Verisk’s Respond Hurricane solution uses a multi-input model to provide a comprehensive and accurate view of tropical cyclone winds. The solution couples a five-day forecast of wind with a post-event view to provide a full wind field understanding of the impacts that have already occurred alongside the potential impacts that have yet to occur from a tropical system. The Respond Hurricane solution updates every six hours for any named storm in the Atlantic Ocean basin. Wind information is expressed both in terms of one-minute sustained wind speeds as well as three-second wind gusts. In addition, wind speed durations of 39 mph or greater (tropical storm force), 50 mph or greater, and 74 mph or greater (hurricane force) are also conveyed to provide a more comprehensive understanding of the wind threat.
Verisk’s Respond Hurricane model adds improvements to a leading National Oceanic and Atmospheric Administration (NOAA) hurricane model. For each forecast time step of the model, the Verisk model performs computations to translate winds from above the surface of the Earth into 10-meter wind speeds and gusts. Further, the model uses information derived from satellites to compute surface friction and uses this to better understand the local impacts of how wind flows along the surface of Earth. Verisk’s model then temporally interpolates the data to present a more comprehensive depiction of the winds throughout the life of the system, including wind impacts between model time steps. For the post-event portion of the wind swath, short-term forecasts from prior model runs are aggregated in a similar manner as the forecast data to develop a best estimate modeled view of the full wind field throughout the life of the system.
In the event of a landfalling US hurricane, within 24 hours of downgrade of the system to a tropical depression or post-tropical system, the Verisk Respond Hurricane maximum wind gust data are corrected by assimilating actual wind observations from multiple sources into the wind field to bias and error correct the modeled estimate. Special consideration is taken in this process to ensure the wind observations being incorporated accurately reflect the conditions at the location at a 10-meter height. This final maximum wind gust field will not only more closely match the assimilated observations, but final wind field values will be more accurate in general across the entire wind field, although typical differences between the modeled estimates and the observation-corrected post-storm are 10% or less. Respond Hurricane solution subscribers will receive this final view of Ian’s winds in 1-2 days.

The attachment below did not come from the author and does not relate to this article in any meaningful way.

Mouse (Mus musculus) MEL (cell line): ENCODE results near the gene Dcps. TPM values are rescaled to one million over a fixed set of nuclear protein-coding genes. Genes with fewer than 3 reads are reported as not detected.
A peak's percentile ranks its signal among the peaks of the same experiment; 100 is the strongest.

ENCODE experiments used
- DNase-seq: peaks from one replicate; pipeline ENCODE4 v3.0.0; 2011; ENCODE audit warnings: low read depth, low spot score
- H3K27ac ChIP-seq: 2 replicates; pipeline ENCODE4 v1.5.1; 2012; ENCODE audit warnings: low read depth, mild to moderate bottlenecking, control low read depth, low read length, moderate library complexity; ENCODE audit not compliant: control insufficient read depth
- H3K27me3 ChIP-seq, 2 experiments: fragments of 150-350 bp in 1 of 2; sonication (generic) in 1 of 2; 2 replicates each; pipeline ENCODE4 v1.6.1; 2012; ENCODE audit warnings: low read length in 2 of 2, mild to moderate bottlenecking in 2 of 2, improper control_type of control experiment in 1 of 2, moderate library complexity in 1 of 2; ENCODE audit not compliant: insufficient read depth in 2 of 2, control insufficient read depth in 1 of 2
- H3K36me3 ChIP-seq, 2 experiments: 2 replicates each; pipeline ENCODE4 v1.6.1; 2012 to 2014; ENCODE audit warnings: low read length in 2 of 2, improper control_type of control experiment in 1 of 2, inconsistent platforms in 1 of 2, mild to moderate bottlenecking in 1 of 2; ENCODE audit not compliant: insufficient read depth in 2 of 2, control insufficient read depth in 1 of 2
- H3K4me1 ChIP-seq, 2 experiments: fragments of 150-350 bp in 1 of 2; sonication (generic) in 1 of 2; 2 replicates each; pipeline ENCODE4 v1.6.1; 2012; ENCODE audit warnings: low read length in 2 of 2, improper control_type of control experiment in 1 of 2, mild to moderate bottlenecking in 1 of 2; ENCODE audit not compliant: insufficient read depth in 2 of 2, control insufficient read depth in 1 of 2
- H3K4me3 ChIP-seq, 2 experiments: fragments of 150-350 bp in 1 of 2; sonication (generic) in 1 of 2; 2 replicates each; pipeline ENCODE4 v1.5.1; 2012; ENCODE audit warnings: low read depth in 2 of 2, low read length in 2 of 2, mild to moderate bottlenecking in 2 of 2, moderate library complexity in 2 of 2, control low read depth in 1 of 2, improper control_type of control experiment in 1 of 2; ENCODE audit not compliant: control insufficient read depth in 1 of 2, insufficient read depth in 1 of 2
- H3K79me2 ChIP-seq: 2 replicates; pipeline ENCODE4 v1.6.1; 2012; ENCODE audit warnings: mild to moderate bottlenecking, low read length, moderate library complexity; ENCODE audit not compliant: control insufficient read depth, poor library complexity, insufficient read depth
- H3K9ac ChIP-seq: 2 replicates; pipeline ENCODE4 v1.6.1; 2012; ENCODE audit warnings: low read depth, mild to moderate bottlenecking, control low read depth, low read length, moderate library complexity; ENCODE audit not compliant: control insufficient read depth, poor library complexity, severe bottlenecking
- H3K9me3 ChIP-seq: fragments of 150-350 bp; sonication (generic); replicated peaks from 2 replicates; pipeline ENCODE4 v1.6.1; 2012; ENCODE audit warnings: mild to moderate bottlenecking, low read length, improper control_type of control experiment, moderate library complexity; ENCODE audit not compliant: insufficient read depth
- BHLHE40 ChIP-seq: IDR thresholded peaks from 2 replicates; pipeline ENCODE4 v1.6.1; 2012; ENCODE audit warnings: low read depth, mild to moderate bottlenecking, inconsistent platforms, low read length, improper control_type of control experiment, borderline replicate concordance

For this ALERT posting, we have provided the most recent Respond Hurricane maximum wind gust data, depicting the model estimate across Florida and forecast estimates across the Carolinas where maximum wind gusts are yet to occur but expected later today and tonight. The wind gust data are contoured at 30 mph increments whereas the full Respond Hurricane solution is contoured at 10 mph increments.
Users should note that the Respond Hurricane data is not necessarily reflective of modeling or losses produced by the Verisk Hurricane Model for the United States. The methods of producing the modeled winds are different between the two products, and in this case offer different perspectives of the wind as well – the Respond Hurricane shapefile is in 3-second gusts, while the Verisk Hurricane Model for the United States uses 1-minute sustained winds.
Plans for Hurricane Ian
The Verisk ALERT team plans to provide an insured industry loss estimate, custom event sets for Touchstone and Touchstone Re, industry loss based similar stochastic events, and custom event footprint shapefiles for Ian’s wind and storm surge impacts in Florida on Monday morning, October 3rd, London/BST.
We will continue to monitor and study the impacts from precipitation-induced flooding from Ian, as well as well as from the anticipated landfall in South Carolina, and provide an update on additional ALERT plans next week.
If you have questions about our response to Hurricane Ian or the Verisk Respond shapefiles, please contact your Verisk representative.
South Carolina SSEs | Downloads
Posting Date: September 30, 2022, 10:00:00 AM
The information provided herein is strictly confidential and is solely for the use of AIR clients; disclosure to others is prohibited.
Similar Stochastic Event IDs
Note: Today's similar stochastic events are for anticipated landfall in South Carolina only, and do not include impacts from Ian's previous landfall in southwest Florida.